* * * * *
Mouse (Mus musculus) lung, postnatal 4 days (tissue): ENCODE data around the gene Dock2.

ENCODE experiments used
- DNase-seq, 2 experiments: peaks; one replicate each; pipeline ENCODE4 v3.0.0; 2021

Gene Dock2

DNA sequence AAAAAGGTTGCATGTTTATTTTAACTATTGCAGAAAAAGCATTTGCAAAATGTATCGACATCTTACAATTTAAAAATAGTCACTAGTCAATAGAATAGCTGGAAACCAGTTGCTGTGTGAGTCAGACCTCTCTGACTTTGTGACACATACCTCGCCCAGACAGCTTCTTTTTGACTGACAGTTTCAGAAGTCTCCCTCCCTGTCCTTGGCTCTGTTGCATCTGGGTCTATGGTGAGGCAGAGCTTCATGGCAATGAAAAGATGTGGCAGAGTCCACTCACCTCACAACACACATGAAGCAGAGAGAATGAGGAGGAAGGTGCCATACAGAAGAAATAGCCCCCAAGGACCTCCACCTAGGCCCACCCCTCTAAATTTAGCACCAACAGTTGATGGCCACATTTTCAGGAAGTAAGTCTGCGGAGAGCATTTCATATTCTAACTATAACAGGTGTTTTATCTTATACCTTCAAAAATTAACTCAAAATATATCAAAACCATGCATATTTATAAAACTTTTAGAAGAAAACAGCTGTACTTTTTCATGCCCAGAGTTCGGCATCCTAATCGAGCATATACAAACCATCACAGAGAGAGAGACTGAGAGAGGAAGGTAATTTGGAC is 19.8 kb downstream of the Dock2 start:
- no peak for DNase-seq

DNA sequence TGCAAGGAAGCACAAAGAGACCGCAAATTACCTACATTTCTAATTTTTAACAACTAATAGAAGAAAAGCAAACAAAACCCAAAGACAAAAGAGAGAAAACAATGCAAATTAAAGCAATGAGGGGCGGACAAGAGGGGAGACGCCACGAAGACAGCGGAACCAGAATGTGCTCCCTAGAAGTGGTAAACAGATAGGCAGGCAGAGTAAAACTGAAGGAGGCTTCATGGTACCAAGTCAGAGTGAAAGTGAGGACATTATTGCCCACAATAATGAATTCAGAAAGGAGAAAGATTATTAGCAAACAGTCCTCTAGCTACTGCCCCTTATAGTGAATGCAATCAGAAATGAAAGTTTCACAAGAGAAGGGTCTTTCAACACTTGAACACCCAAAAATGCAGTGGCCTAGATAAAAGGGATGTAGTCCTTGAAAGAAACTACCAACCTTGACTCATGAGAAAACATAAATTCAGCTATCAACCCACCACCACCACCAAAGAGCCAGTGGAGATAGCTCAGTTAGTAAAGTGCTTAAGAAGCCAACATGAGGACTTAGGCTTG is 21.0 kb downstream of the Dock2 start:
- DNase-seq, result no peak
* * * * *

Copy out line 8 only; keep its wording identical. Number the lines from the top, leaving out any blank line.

- DNase-seq, result no peak